MARTINSBURG, W.Va. — A $1.1 million settlement has been reached in a federal lawsuit filed on behalf of hundreds of workers affected by the abrupt closure of AB&C Group plants in the Eastern Panhandle and Orange County, Va., in March 2008.
"At long last, folks will receive all the pay that's due to them," the plaintiffs' attorney David Hammer said Friday.
An allocation hearing has not yet been scheduled, but Hammer said workers ultimately will not receive the maximum amount of damages that are provided for through the Wage and Payment Collection Act and other labor laws because their former employer went bankrupt, Hammer said.
The class action lawsuit against Reliant Equity Investors LLC, Tatum LLC, AB&C Group Inc., BlueSky Brand Inc., and five AB&C Group executives, was filed in March 2008 on behalf of more than 375 workers, by Hammer and attorney Garry Geffert.
In their complaints, the plaintiffs' attorneys claimed the company's abrupt closure violated multiple labor laws. In addition to the federal lawsuit, two additional civil actions were filed in Berkeley and Jefferson County circuit court alleging violations of state wage payment and collection laws.
One asserted causes of action for common law fraud and emotional distress related to the abrupt closure of AB&C's facilities, according to court records.
All three lawsuits also would be resolved if the settlement is approved by presiding U.S. District Judge John Preston Bailey, Hammer confirmed.
In a motion filed Friday in U.S. District Court in Martinsburg, Hammer and Geffert asked the court for preliminary approval of the settlement and to schedule a hearing to finalize how the money — $1,171,031.60 — will be allocated, according to court records.
AB&C Group was wholly owned by BlueSky Brand, a Delaware corporation that was established and managed by Reliant Equity Investors, according to court records. Tatum LLC assisted Reliant Equity with the purchase of AB&C Group, according to court records.
"We were able to recover wages and some additional damages, but not what we would have recovered if AB&C and BlueSky hadn't gone bankrupt," Hammer said.
The wage act provides that affected workers receive wages plus three times that amount as liquidated damages, while the Worker Adjustment and Retraining Notification Act provides for 60 days of pay, and the Fair Labor Standards Act provides for overtime plus an equal amount as liquidated damages, Hammer said.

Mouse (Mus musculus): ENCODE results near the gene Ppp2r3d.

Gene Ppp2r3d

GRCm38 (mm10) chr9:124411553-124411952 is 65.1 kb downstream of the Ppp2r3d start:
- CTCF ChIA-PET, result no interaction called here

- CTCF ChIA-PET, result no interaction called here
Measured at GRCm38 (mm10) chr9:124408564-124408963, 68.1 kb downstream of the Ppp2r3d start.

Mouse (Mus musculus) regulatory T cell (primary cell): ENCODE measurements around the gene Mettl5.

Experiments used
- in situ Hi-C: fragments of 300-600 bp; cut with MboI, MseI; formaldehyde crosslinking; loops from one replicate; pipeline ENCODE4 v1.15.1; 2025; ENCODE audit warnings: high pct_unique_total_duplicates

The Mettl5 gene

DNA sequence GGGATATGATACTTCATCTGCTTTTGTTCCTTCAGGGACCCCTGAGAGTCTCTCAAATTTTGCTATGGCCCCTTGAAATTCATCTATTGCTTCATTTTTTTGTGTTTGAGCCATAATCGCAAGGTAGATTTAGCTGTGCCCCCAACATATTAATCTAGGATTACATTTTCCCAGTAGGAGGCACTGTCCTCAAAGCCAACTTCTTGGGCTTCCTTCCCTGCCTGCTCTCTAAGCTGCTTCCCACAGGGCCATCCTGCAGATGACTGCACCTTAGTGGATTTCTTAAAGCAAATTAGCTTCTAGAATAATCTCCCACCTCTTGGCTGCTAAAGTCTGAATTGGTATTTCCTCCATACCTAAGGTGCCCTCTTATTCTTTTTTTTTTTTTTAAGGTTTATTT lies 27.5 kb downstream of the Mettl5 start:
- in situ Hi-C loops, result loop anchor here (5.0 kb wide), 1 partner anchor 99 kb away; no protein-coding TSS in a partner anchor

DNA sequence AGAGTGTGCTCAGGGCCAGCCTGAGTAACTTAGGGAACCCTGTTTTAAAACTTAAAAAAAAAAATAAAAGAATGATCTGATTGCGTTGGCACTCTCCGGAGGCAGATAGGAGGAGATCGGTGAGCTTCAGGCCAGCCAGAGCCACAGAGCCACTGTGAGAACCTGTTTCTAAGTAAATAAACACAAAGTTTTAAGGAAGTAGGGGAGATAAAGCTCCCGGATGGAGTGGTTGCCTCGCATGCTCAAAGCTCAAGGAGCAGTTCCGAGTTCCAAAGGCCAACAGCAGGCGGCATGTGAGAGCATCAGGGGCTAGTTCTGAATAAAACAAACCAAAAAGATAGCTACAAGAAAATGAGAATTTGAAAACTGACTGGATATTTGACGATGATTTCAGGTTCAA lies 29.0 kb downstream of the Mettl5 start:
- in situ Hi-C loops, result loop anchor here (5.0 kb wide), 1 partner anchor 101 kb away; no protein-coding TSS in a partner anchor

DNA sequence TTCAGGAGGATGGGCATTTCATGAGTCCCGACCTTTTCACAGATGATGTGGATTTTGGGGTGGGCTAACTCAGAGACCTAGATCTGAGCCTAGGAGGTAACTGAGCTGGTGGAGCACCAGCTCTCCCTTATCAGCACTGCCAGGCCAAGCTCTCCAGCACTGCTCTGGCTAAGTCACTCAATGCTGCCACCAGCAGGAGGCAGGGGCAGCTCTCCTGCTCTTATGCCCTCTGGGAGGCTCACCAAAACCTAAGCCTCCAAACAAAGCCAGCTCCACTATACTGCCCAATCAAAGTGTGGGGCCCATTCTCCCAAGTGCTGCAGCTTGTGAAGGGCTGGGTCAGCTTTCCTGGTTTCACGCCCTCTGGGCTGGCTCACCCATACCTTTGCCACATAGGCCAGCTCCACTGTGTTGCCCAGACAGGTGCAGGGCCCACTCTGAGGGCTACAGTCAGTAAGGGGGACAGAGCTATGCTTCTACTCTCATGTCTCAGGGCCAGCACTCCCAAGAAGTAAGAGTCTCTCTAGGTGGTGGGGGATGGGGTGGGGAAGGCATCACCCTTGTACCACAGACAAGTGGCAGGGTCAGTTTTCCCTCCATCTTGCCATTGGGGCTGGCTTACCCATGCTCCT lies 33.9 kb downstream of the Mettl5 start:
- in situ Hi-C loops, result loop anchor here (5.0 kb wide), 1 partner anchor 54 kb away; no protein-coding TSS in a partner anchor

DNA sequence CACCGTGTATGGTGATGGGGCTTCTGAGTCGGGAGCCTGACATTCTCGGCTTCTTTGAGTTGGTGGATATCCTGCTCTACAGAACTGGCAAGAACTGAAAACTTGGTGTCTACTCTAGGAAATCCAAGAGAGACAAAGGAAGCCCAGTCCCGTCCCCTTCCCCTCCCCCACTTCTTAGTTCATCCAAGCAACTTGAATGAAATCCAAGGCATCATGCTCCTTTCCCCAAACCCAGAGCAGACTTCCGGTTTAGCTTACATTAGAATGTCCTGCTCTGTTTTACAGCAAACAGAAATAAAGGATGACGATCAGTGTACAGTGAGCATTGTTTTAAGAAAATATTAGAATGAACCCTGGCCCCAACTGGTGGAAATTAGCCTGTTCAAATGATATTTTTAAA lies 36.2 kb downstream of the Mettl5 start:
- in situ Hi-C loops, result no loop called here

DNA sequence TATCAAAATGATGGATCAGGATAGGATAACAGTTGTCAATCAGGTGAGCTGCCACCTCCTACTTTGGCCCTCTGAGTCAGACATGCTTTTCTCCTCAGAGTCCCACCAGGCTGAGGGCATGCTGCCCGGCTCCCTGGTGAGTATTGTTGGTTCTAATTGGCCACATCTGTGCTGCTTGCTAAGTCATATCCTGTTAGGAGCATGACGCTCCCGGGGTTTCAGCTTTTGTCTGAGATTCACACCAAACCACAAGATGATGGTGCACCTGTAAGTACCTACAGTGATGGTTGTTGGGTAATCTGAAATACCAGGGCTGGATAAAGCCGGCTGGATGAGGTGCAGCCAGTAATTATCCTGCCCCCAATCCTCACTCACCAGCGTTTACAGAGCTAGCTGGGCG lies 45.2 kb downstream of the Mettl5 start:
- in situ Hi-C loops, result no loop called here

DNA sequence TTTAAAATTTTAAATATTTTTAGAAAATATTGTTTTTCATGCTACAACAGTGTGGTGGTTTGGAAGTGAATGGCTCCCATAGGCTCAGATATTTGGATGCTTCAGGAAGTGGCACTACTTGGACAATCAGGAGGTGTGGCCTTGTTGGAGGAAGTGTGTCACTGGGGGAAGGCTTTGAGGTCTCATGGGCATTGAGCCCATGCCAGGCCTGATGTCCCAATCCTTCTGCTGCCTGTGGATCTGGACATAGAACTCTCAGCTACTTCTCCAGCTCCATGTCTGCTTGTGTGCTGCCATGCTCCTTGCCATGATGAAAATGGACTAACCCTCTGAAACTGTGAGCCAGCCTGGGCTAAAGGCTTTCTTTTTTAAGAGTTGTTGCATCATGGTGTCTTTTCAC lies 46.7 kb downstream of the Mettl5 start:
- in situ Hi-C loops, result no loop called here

Workers at AB&C Group plants in Ranson, W.Va., and at a former General Motors plant in Berkeley County, W.Va., and in Orange County, Va., were expecting paychecks March 14, 2008 but instead were told to clean out their desks because they would not be able to return to work. Some workers received checks while others did not, officials had said.
About 680 workers were laid off through the March 14 actions and previous layoffs.
Attorney Paul G. Taylor, who represented about 300 AB&C Group employees in separate civil action in Jefferson County, recalled Friday that there was doubt that the workers would receive any money at one point.
"AB&C declaring bankruptcy complicated things," Taylor said.
"I'm pleased that we were able to reach a settlement and get the workers of AB&C some relief."
Earlier this week, Berkeley County Development Authority Executive Director Stephen Christian recalled that AB&C Group's abrupt closure came only weeks after he started working for the county.
"It made for a chilling beginning to my career here," Christian told those gathered Monday for a formal announcement of plans by Macy's Inc. to build a distribution facility in Berkeley County.
"... This project is ... for all you people at AB&C who didn't know what hit you," Christian said of Macy's plan to hire more than 1,200 people and employ another 700 seasonal workers annually.